CNBC's Akiko Fujita reports on the issues at stake after Japan's election, including a scheduled trip by President Trump to talks about North Korea's threat.
Japan’s PM Shinzo Abe has vowed to push for reform of the country’s pacifist constitution, after his resounding election victory. CNBC’s Akiko Fujita reports on market reaction.
Investors bet that an emphatic election victory for Japan's ruling party would see a continuation of the ultra-loose "Abenomics" policy.
Columbia University professor Gerald Curtis discusses the Japanese economy, noting that "wages have not gone up very much."
Shinzo Abe's recent electoral triumph isn't expected to boost his ratings, which remain weak following a string of scandals.
A policy mistake by Shinzo Abe's predecessor 10 years ago will make it difficult to implement the structural reform that the country needs, says Richard Koo of Nomura Research Institute.
Although Japanese equities rallied following Shinzo Abe's projected election win on Monday, the market has under performed because of a "lack of true reforms," Tuan Huynh of Deutsche Bank Wealth Management.
Gerald Curtis, professor, Columbia University, says Japanese Prime Minister Shinzo Abe still needs to convince voters he can bring wider changes to issues like education and health care even after his snap poll win.
Legislation for labor market reforms, including a cap on long office hours, could be proposed at the next parliament session, says Jun Saito at the Japan Center for Economic Research.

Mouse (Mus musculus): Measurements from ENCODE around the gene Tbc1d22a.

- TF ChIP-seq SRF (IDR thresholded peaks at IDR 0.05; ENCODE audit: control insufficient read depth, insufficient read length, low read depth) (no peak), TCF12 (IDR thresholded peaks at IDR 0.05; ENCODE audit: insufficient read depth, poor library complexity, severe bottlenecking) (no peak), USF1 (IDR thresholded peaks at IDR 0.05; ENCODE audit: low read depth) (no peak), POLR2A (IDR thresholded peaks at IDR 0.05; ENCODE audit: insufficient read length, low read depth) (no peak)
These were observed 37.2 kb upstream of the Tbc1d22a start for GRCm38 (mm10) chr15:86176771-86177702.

Melissa Otto, director of research, Fidelity International, says markets like the stability represented by the win of Japanese Prime Minister Shinzo Abe.
Tobias Harris, analyst, Teneo Intelligence, says Japan's Prime Minister Shinzo Abe is safe for now from any party challenges to his leadership even as he shows weak standing in public opinion polls.
Japanese Prime Minister Shinzo Abe's ruling coalition scored a big win in Sunday's election.
Japan's snap election Sunday should be a win for Shinzo Abe. That will be good news for investors betting on his transparency policies.
Asian shares closed up on Friday even though stocks on Wall Street wobbled and European stocks stumbled overnight.
Yukio Noguchi, Emeritus Professor at Hitotsubashi University and adviser to the Institute of Financial Studies at Waseda University, discusses the Japanese economy.
The dollar rose as progress on U.S. tax reforms raised prospects of a fiscal lift to the economy.
Robert Feldman, senior advisor, Morgan Stanley MUFG Securities, says it is crucial for markets to see what reform policies the new government will take after Japan's election.
Nicholas Smith, Japan Strategist, CLSA, says the market sees monetary and fiscal stimulus continuing if Prime Minister Shinzo Abe wins the Oct. 22 polls as expected.
Most people in Japan support a constitution amendment so the country can "stop lying" about the true nature of its self-defense forces, says Narushige Michishita, professor at GRIPS.
A "tactical mistake" by Japan's main opposition leader Yuriko Koike could explain the surging popularity of its newly-formed rival, says Tsuneo Watanabe of The Sasakawa Peace Foundation.